But the doctrine has all those built-in caveats about free agency and making oneís own choices. I do not think kidsí natural believing character is taken advantage of in Church, any more than it is at school or at home.
It's definitely taken advantage of in a big way. But I grant that it is not done more so than in other contexts, including other religions, secular schooling, and at home. Small children believe what you tell them, when there's nothing in their direct experience to contradict what you're telling them. They won't believe the sky and a banana are the same color, but tell them that God hears them pray, and he loves them, and that the kind and smart-sounding people they interact with at church are telling them the truth about things they can't even begin to disprove? They're just going to believe it, with rare exceptions.

"Taking advantage" is a loaded phrase, and I think that mostly religious adults are doing what they sincerely believe is to the child's benefit. Perhaps "making use of" would seem less negative?

There's nothing inherently wrong with that, but there's also nothing wrong with pointing out that children only "know" the truth of much of what they're told to the extent that they are taking adults' word for it.

My personal view is that it's problematic for children to question their religious "knowledge" later in life. I can't think of a way a child can go through the early indoctrination and really have an open mind about it at the same time. I think the universality of early religious teaching is because the alternative is high attrition in membership. To the extent that religious adults would sincerely see unbelief in their children as a harm, I don't blame them for indoctrinating their children. The rest of us do it too, just on other topics.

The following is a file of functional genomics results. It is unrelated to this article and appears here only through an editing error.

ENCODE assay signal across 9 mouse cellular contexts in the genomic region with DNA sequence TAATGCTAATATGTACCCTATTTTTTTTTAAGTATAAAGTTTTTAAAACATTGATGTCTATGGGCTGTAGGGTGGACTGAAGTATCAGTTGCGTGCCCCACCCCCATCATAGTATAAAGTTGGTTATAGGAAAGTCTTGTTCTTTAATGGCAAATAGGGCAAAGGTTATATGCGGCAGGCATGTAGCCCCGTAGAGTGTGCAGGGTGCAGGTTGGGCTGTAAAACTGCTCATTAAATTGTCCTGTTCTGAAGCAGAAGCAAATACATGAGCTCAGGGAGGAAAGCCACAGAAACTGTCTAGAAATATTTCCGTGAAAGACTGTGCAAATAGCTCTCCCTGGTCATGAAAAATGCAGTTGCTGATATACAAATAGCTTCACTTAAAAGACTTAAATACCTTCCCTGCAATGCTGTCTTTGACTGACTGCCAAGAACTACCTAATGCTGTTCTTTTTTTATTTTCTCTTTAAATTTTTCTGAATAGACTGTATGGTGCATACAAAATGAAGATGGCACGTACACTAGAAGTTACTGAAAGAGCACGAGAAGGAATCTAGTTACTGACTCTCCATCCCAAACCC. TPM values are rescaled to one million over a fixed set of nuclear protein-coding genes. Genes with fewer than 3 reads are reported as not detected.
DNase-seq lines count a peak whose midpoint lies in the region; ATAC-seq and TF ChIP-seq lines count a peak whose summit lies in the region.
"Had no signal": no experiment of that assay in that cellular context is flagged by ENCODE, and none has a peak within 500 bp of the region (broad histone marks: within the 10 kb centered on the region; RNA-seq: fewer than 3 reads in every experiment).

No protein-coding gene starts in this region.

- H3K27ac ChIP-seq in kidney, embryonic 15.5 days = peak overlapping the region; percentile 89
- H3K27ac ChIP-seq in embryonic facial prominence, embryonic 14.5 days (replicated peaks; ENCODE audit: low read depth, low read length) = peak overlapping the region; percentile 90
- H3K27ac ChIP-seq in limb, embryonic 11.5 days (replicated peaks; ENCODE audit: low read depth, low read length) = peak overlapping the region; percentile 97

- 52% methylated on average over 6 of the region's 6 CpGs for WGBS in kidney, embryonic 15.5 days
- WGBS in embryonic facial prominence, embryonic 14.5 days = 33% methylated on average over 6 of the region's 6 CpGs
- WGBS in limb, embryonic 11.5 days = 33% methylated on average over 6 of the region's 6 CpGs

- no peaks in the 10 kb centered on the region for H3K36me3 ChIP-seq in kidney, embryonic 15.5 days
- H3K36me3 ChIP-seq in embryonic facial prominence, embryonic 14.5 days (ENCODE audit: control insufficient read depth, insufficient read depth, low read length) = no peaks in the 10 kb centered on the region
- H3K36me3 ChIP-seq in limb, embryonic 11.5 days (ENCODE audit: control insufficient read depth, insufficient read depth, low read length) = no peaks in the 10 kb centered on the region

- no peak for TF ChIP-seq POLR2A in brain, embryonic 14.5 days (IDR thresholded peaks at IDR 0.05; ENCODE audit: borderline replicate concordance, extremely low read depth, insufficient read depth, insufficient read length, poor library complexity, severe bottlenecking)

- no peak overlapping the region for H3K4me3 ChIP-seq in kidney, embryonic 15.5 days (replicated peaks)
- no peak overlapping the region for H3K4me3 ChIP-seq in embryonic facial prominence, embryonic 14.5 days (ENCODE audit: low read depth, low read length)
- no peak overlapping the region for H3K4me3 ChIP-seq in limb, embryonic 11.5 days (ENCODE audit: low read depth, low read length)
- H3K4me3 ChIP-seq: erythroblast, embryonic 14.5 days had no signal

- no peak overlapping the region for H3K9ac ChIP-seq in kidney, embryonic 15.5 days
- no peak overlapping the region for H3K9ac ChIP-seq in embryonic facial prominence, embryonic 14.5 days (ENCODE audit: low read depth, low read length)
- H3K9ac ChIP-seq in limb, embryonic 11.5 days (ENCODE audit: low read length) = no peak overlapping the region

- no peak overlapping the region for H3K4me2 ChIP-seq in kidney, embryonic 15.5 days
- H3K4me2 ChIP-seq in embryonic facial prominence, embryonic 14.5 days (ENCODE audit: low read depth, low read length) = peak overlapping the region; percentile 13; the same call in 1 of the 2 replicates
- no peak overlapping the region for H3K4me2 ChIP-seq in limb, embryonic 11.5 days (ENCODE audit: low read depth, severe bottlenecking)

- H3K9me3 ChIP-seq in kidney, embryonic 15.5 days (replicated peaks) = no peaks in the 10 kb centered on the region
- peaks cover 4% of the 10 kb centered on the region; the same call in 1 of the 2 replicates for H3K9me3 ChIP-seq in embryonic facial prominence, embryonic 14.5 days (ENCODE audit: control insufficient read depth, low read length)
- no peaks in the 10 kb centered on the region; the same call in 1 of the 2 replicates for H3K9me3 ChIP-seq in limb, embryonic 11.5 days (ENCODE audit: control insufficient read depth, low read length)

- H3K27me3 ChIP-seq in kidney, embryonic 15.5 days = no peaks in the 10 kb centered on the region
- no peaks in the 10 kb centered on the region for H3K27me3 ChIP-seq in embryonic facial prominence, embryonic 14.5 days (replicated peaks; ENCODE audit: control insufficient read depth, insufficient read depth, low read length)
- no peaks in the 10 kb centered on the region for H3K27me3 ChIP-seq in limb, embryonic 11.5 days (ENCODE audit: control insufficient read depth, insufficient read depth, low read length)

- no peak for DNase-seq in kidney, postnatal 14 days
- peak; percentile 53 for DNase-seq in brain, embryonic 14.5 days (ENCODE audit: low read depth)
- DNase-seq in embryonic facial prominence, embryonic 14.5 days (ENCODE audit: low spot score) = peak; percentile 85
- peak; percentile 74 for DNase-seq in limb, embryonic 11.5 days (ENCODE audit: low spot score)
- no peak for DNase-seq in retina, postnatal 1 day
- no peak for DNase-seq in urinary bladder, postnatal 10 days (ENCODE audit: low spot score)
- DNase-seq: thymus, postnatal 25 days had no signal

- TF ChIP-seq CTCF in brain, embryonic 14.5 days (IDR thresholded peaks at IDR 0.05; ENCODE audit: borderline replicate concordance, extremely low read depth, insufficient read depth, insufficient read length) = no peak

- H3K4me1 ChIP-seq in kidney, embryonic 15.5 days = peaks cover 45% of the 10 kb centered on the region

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MattB
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Joldo - Looking within the official organization of the Church for somebody to discuss these things with you is probably a mistake. As has been stated, neither missionaries nor local leaders receive any sort of training in the sort of rational discourse you're talking about here; rather, they're trained in pastoral techniques. Similarly, CES folk - institute teachers - are really a youth ministry; they're not scholars of their own faith. Unlike, say, Catholicism, there are no in-house Mormon intellectuals.

The sort of people you want are out there, but they're not to be found in official offices. Google the names Blake Ostler, Kevin Barney, Nate Oman, Jim Faulconer, Dennis Potter, and you'll get closer to what you're looking for. Where are you located?

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MattB
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Oh, by the way, I hate to say it, but don't read Day of Defense. There's a particular mindset that unfortunately reads any sort of rigorous examination of Mormonism as 'anti-Mormonism;' I'm afraid Day of Defense falls into such a category, and generally represents its interrogators in the form of straw men.
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Joldo